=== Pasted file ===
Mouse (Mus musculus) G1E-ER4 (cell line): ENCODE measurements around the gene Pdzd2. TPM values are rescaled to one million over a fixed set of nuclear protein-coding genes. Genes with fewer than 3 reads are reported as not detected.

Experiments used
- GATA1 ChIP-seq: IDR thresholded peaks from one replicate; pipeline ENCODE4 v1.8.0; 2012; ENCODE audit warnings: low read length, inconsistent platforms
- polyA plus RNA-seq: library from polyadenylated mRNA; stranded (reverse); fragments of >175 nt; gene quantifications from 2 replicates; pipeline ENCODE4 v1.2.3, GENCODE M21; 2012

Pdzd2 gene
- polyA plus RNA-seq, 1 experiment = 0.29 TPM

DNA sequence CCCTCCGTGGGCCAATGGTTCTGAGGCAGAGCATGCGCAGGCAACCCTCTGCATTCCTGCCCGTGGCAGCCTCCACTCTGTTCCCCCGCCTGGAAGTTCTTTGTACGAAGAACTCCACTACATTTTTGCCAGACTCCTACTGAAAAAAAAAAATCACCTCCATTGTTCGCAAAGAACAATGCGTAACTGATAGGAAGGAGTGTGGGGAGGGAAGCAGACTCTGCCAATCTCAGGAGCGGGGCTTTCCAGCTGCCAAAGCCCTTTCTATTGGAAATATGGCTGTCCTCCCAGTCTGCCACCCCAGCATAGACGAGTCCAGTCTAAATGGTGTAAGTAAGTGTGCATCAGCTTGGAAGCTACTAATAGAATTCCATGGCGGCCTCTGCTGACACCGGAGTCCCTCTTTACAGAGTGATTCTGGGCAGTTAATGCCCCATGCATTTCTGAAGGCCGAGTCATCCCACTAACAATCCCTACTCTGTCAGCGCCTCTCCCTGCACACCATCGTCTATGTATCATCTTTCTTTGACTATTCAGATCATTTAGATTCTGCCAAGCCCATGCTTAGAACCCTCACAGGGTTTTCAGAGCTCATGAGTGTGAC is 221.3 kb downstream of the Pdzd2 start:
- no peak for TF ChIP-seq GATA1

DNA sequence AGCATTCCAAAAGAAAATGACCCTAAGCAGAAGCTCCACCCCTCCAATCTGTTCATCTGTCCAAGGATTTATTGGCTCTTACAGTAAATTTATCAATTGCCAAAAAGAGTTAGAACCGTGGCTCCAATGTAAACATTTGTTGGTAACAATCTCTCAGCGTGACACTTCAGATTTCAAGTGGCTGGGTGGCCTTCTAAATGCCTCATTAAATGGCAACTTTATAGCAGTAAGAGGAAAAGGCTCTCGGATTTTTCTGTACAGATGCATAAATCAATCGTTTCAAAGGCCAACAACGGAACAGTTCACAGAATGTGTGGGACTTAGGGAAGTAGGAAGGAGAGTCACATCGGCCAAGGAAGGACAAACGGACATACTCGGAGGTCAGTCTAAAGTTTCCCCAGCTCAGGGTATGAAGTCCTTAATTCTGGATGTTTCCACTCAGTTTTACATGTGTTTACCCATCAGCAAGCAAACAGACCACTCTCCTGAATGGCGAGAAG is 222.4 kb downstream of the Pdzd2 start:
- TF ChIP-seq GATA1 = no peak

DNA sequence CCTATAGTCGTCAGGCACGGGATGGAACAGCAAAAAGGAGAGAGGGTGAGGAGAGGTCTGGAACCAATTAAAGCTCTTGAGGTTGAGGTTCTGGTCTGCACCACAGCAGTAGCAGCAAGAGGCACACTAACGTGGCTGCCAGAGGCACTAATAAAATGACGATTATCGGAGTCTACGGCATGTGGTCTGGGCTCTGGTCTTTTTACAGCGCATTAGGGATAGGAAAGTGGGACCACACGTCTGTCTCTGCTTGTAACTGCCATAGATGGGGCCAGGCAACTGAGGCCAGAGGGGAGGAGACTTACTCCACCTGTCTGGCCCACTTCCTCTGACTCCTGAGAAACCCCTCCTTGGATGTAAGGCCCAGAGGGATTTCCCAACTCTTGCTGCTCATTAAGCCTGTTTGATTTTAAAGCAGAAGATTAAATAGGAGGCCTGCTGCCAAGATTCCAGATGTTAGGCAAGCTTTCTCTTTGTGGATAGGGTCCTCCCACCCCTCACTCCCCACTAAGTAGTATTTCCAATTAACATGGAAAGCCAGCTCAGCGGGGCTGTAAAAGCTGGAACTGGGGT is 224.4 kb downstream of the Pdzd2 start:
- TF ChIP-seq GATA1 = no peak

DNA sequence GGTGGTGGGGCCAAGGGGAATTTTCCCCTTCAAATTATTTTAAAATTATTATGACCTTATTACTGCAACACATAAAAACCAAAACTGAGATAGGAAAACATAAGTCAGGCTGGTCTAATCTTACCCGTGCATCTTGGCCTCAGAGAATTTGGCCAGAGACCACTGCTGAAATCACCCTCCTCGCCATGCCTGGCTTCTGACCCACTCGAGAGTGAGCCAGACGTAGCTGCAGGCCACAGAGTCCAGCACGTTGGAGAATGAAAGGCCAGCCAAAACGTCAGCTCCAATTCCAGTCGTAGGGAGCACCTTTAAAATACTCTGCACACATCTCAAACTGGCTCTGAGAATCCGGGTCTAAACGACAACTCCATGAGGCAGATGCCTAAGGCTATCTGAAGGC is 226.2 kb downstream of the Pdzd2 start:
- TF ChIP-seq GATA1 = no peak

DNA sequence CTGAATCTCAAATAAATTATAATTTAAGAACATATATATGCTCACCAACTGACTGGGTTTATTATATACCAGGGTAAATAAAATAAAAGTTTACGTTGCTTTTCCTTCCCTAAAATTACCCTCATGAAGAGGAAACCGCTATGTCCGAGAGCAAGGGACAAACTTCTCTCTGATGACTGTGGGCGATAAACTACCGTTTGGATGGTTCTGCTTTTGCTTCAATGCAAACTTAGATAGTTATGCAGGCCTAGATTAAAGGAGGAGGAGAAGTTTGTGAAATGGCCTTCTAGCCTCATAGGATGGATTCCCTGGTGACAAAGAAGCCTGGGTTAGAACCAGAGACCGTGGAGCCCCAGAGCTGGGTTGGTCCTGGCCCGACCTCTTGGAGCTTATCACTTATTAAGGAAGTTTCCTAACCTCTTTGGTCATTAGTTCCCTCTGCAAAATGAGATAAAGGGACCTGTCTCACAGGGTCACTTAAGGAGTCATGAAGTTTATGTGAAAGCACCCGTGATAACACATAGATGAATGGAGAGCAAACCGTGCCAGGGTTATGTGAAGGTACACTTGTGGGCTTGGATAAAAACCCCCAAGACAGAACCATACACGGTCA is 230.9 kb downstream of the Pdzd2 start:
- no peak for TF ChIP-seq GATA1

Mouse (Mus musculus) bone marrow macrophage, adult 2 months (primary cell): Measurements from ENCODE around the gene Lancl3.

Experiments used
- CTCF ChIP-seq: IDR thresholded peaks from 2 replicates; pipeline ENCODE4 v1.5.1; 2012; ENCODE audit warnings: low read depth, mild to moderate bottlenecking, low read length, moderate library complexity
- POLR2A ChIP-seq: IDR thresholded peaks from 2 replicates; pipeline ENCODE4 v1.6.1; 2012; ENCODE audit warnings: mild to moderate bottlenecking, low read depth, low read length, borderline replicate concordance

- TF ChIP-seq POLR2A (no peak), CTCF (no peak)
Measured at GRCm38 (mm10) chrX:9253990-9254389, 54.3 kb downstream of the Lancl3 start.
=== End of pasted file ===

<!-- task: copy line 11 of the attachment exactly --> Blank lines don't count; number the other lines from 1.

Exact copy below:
DNA sequence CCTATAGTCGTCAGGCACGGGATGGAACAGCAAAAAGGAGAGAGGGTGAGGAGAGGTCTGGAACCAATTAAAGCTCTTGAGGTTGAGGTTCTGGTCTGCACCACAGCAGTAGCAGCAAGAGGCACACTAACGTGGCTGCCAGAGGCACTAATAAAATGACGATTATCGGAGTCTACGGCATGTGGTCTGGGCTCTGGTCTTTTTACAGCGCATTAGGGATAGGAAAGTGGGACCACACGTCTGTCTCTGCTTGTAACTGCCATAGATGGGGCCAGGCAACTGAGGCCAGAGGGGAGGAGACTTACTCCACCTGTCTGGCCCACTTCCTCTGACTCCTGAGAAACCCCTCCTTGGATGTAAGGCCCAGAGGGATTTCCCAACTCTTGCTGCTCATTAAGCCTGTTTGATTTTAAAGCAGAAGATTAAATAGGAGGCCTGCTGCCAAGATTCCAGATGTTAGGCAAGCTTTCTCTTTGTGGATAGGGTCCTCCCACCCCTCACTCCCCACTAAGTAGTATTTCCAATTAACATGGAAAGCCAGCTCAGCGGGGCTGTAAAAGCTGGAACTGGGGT is 224.4 kb downstream of the Pdzd2 start: